hort.net Seasonal photo, (c) 2006 Christopher P. Lindsey, All Rights Reserved: do not copy
articles | gallery of plants | blog | tech blog | plant profiles | patents | mailing lists | top stories | links | shorturl service | tom clothier's archive0
 Navigation
Articles
Gallery of Plants
Blog
Tech Blog
Plant Profiles
Patents
Mailing Lists
    FAQ
    Netiquette
    Search ALL lists
    Search help
    Subscription info
Top Stories
Links
sHORTurl service
Tom Clothier's Archive
 Top Stories
Disease could hit Britain's trees hard

Ten of the best snowdrop cultivars

Plant protein database helps identify plant gene functions

Dendroclimatologists record history through trees

Potato beetle could be thwarted through gene manipulation

Hawaii expands coffee farm quarantine

Study explains flower petal loss

Unauthorized use of a plant doesn't invalidate it's patent

RSS story archive

Re: [aroid-l] Etymology of AROID <= ARUM <= ARON

  • Subject: Re: [aroid-l] Etymology of AROID <= ARUM <= ARON
  • From: "W. George Schmid" hostahill@bellsouth.net
  • Date: Wed, 16 Oct 2002 18:55:33 -0400

Hi Ric,
The entry you are referring to is in the Lewis and Short Latin Dictinary:
aros, also aron or arum = wake robin: Arum dracunculus Linn.: quod aron
vocant Plin. Unfortunately, Pliny referred to Arum dracunculus Linn. (not
wake robin = Trillium) that is now called Dracunculus vulgaris, a plant well
known to the ancient Greeks and native to the Central and Eastern
Mediterranean region. The common name wake robin is now exclusively used to
apply to our native trillium (RHS Index) so is not applicable in this case.
What we have here is Latin scholars colliding with botanists. The word aron
first appeared in Theophrastus (b.372 BC - the successor to Aristotle), who
wrote the two important botanical treatises in ancient times. One (On the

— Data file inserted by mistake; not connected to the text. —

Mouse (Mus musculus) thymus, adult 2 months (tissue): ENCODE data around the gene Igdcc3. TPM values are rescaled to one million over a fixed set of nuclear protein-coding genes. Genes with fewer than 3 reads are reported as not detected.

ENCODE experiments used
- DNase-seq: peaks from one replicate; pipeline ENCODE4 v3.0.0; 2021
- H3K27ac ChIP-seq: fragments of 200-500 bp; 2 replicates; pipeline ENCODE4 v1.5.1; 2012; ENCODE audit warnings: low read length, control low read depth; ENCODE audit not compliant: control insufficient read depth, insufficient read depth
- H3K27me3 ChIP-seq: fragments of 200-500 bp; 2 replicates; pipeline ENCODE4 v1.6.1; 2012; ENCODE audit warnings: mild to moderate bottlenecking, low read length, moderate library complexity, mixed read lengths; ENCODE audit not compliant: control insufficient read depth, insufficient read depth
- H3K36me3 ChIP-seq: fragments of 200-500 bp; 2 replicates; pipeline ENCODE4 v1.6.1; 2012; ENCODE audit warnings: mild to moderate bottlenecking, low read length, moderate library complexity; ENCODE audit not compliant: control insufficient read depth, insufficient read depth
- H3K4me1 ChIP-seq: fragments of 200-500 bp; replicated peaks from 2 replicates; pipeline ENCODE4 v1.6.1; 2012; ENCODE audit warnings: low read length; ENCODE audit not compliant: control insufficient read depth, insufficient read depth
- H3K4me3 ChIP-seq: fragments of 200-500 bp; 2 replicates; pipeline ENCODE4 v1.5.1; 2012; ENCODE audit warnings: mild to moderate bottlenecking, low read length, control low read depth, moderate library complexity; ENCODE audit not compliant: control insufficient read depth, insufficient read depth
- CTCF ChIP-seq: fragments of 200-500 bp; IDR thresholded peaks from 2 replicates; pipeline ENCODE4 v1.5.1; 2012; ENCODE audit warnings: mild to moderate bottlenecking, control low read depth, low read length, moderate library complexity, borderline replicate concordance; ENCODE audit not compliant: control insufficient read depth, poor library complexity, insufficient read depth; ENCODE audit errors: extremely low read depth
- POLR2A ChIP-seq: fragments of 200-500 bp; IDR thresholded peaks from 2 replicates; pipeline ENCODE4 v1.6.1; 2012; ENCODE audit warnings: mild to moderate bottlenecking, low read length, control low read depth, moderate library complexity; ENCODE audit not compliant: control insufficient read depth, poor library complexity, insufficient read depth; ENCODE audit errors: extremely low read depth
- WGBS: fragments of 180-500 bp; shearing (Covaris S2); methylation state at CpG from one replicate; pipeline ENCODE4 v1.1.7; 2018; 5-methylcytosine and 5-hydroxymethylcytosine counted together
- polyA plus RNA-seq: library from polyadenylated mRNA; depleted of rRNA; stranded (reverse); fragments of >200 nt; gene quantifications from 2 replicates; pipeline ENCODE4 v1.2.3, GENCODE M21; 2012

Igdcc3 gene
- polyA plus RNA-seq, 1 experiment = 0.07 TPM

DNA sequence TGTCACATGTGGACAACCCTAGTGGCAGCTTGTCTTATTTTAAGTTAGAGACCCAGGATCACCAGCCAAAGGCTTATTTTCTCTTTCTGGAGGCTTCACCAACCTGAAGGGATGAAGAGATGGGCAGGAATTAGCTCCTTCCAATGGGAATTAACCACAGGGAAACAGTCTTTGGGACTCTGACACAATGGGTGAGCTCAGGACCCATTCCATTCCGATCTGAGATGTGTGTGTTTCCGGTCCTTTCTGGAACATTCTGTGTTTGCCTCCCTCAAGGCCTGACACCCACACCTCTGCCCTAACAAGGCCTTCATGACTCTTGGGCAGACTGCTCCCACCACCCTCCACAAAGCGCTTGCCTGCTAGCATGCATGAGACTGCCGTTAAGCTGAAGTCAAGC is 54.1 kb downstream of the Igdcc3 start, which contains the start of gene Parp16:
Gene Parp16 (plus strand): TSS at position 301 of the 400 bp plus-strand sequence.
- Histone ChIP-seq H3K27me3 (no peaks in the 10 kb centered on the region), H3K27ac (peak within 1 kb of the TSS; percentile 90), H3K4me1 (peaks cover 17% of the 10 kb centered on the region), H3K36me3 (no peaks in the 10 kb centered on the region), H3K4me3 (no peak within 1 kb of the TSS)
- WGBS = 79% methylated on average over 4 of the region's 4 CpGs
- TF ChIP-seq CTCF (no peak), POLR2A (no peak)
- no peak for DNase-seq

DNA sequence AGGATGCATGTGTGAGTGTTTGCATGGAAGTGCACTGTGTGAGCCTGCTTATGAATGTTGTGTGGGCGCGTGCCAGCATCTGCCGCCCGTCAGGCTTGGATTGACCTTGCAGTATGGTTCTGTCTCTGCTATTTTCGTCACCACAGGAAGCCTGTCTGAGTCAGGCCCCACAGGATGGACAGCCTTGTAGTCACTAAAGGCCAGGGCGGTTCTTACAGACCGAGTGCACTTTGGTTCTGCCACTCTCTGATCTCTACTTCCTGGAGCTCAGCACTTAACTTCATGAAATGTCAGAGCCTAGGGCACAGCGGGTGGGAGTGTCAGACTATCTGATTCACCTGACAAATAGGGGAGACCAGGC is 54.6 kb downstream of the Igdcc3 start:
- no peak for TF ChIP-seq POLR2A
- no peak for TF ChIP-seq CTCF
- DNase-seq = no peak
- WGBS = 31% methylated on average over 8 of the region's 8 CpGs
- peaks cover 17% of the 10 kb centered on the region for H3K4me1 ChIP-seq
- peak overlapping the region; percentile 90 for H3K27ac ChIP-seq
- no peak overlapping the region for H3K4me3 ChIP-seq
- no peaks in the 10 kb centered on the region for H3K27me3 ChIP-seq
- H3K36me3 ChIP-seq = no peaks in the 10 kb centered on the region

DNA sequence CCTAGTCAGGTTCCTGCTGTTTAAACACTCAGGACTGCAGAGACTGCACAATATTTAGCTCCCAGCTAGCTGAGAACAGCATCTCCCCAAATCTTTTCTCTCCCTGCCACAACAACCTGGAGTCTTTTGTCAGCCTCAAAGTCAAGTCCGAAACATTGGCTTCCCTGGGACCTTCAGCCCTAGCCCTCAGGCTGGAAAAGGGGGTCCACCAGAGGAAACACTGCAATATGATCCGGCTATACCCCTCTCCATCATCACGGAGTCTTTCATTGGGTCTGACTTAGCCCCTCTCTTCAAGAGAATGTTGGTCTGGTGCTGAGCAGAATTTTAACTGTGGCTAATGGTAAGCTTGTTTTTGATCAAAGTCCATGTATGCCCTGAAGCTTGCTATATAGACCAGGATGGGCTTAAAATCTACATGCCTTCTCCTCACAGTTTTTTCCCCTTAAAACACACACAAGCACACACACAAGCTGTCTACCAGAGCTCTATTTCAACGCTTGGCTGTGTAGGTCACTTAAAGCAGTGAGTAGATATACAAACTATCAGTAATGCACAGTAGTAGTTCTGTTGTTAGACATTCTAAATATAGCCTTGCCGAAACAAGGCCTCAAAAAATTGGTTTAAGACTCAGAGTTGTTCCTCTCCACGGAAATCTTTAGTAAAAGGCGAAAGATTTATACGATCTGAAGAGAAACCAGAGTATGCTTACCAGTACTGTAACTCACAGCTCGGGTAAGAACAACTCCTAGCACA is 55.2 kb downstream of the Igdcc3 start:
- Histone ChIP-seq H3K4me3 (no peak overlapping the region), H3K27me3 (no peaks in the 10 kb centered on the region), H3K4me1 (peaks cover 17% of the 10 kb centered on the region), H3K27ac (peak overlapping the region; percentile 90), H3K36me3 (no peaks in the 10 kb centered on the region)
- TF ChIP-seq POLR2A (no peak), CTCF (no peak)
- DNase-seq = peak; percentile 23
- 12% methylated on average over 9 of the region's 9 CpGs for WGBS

History of Plants) is the source of many of our modern scientific plant
names that was heavily referenced by modern botanist/namers like Linne.
W. George Schmid
Hosta Hill - Tucker Georgia USA
Zone 7a - 1188 feet AMSL
84-12'-30" West_33-51' North
----- Original Message -----
From: "Planter Rik" <planterrik@hotmail.com>
To: <aroid-l@lists.ncsu.edu>
Sent: Wednesday, October 16, 2002 1:52 PM
Subject: [aroid-l] Etymology of AROID <= ARUM <= ARON


> Well, I've lost the earlier comments now, but here's the gist:
>
> A post noted that "aroid" derived from the Latin word "arum," which means
> lily.
> Either the same post or a response said that "arum" derived from the
Ancient
> Greek "aron" (which is where etymological comments end in most
> dictionaries).
> Another post reasonably asked for the meaning of the Ancient Greek,
"aron."
>
> Now, this is me:
>
> From what I find, the Latin "arum" was more specifically applied to one
> plant, the wake robin (Trillium erectum), the Ancient Greek word for which
> was "aron."  Later, the Latin "arum" was generalized to include all
lilies.
> Aroid, therefore, etymologically, means lily-like:  "ar[um]" (lily) plus
the
> suffix "-oid," which means "like or resembling."
>
> There's my best effort.  Oh, the thrill and inescapable lure of pedantry.
>
> Ric
>
>
>
> _________________________________________________________________
> Broadband? Dial-up? Get reliable MSN Internet Access.
> http://resourcecenter.msn.com/access/plans/default.asp
>






 © 1995-2015 Mallorn Computing, Inc.All Rights Reserved.
Our Privacy Statement
Other Mailing lists | Author Index | Date Index | Subject Index | Thread Index